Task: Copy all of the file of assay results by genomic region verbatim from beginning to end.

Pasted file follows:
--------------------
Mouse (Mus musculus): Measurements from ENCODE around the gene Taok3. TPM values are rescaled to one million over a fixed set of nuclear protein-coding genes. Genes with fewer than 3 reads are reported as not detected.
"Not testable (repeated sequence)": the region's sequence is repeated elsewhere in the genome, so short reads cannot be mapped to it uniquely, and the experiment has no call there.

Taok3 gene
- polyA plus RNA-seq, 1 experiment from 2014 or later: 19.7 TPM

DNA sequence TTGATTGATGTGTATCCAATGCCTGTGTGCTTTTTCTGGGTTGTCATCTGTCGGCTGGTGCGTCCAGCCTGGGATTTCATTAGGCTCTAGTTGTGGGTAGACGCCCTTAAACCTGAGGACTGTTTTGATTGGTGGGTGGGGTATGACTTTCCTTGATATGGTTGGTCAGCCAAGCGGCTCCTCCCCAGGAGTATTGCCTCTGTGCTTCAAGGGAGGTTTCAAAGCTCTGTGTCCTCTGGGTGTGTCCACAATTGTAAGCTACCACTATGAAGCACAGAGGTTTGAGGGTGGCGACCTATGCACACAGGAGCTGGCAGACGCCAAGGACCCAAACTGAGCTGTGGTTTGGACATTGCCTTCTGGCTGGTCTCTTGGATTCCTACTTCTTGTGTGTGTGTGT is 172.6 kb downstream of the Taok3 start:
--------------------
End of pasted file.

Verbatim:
Mouse (Mus musculus): Measurements from ENCODE around the gene Taok3. TPM values are rescaled to one million over a fixed set of nuclear protein-coding genes. Genes with fewer than 3 reads are reported as not detected.
"Not testable (repeated sequence)": the region's sequence is repeated elsewhere in the genome, so short reads cannot be mapped to it uniquely, and the experiment has no call there.

Taok3 gene
- polyA plus RNA-seq, 1 experiment from 2014 or later: 19.7 TPM

DNA sequence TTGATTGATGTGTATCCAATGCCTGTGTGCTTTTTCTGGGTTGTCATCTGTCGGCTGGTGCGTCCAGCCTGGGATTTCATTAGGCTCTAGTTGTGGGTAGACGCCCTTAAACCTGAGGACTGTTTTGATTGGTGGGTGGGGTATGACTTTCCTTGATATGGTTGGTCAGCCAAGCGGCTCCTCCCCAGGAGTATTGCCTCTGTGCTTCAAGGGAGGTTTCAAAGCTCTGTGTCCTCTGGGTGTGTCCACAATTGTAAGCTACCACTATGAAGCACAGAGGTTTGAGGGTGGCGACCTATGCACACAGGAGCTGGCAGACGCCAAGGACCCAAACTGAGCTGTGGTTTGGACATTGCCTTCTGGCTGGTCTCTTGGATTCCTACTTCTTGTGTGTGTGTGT is 172.6 kb downstream of the Taok3 start: